As a preliminary matter, it is critical that our adjudication of EB-5 petitions and applications adhere to the correct standard of proof. In the EB-5 program, the petitioner or applicant must establish each element by a preponderance of the evidence. See Matter of Chawathe, 25 I&N Dec. 369, 375-376 (AAO 2010). That means that the petitioner or applicant must show that what he or she claims is more likely so than not so. This is a lower standard of proof than both the standard of “clear and convincing,” and the standard “beyond a reasonable doubt” that typically applies to criminal cases. The petitioner or applicant does not need to remove all doubt from our adjudication. Even if an adjudicator has some doubt as to the truth, if the petitioner or applicant submits relevant, probative, and credible evidence that leads to the conclusion that the claim is “more likely than not” or “probably true”, the petitioner or applicant has satisfied the standard of proof.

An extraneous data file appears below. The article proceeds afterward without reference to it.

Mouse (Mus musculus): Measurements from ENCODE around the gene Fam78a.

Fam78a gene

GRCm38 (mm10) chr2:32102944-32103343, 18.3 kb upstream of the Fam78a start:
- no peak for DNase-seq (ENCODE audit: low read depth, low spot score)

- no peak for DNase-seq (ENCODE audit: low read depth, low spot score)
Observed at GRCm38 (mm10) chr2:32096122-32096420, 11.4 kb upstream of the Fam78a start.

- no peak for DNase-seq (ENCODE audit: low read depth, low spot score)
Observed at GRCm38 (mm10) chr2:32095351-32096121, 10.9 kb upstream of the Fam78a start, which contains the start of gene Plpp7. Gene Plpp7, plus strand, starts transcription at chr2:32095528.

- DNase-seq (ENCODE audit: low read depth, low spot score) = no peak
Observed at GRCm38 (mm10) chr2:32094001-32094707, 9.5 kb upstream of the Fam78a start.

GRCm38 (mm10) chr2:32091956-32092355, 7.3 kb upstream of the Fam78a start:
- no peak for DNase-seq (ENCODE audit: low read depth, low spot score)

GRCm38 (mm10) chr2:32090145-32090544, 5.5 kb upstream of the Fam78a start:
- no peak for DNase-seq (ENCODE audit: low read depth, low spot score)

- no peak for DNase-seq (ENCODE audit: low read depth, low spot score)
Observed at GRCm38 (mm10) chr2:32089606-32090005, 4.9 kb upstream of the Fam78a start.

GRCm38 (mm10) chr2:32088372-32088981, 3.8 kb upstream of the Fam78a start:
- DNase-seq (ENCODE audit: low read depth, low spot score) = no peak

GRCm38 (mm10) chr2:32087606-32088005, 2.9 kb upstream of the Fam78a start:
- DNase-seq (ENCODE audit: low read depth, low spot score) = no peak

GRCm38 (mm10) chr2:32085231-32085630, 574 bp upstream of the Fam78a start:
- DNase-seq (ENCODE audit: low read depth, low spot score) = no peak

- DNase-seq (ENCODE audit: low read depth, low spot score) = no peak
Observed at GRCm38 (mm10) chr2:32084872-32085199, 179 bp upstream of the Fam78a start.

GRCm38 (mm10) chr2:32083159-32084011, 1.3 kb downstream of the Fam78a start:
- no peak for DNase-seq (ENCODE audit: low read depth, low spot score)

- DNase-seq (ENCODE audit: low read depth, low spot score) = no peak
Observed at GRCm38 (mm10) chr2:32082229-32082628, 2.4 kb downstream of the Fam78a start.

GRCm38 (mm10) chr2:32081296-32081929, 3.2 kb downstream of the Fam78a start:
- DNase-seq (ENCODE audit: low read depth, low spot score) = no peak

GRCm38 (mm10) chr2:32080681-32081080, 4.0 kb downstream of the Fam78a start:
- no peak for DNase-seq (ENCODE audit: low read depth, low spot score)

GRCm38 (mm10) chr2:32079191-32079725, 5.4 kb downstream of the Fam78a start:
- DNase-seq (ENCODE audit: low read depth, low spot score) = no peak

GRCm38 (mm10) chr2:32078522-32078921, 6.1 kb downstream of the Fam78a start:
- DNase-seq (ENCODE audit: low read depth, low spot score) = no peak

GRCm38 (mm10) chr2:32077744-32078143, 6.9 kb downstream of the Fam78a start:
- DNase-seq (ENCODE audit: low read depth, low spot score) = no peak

III. Ensuring Program Integrity

It is critical to our mission to ensure that we administer the EB-5 program with utmost vigilance to program integrity. Our operational teams work in collaboration with the Fraud Detection and National Security directorate and cases presenting issues relating to fraud, national security, or public safety should be referred as appropriate to law enforcement and regulatory authorities. IV. The Three Elements of the EB-5 Program The EB-5 Program is based on three main elements:

  • (1) the immigrant’s investment of capital,
  • (2) in a new commercial enterprise,